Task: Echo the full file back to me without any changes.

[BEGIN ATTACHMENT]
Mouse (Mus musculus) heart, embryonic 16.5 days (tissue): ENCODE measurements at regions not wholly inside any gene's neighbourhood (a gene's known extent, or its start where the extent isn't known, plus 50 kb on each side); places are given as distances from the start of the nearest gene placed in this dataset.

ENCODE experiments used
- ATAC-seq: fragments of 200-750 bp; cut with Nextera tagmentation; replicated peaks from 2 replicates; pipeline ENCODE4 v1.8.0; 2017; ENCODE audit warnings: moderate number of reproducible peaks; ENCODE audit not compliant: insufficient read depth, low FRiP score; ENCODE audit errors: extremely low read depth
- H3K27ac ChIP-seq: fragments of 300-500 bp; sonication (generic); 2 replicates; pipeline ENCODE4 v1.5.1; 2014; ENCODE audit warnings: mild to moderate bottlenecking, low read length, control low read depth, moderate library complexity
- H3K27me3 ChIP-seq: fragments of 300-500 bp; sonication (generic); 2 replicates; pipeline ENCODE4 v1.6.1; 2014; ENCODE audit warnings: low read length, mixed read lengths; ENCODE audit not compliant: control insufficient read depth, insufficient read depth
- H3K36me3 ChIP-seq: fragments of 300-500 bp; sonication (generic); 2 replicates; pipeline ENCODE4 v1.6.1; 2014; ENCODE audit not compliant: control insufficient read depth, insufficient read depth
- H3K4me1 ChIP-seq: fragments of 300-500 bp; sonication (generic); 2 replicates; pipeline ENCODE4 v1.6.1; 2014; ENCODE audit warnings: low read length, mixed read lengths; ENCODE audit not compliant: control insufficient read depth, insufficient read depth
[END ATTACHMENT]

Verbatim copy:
Mouse (Mus musculus) heart, embryonic 16.5 days (tissue): ENCODE measurements at regions not wholly inside any gene's neighbourhood (a gene's known extent, or its start where the extent isn't known, plus 50 kb on each side); places are given as distances from the start of the nearest gene placed in this dataset.

ENCODE experiments used
- ATAC-seq: fragments of 200-750 bp; cut with Nextera tagmentation; replicated peaks from 2 replicates; pipeline ENCODE4 v1.8.0; 2017; ENCODE audit warnings: moderate number of reproducible peaks; ENCODE audit not compliant: insufficient read depth, low FRiP score; ENCODE audit errors: extremely low read depth
- H3K27ac ChIP-seq: fragments of 300-500 bp; sonication (generic); 2 replicates; pipeline ENCODE4 v1.5.1; 2014; ENCODE audit warnings: mild to moderate bottlenecking, low read length, control low read depth, moderate library complexity
- H3K27me3 ChIP-seq: fragments of 300-500 bp; sonication (generic); 2 replicates; pipeline ENCODE4 v1.6.1; 2014; ENCODE audit warnings: low read length, mixed read lengths; ENCODE audit not compliant: control insufficient read depth, insufficient read depth
- H3K36me3 ChIP-seq: fragments of 300-500 bp; sonication (generic); 2 replicates; pipeline ENCODE4 v1.6.1; 2014; ENCODE audit not compliant: control insufficient read depth, insufficient read depth
- H3K4me1 ChIP-seq: fragments of 300-500 bp; sonication (generic); 2 replicates; pipeline ENCODE4 v1.6.1; 2014; ENCODE audit warnings: low read length, mixed read lengths; ENCODE audit not compliant: control insufficient read depth, insufficient read depth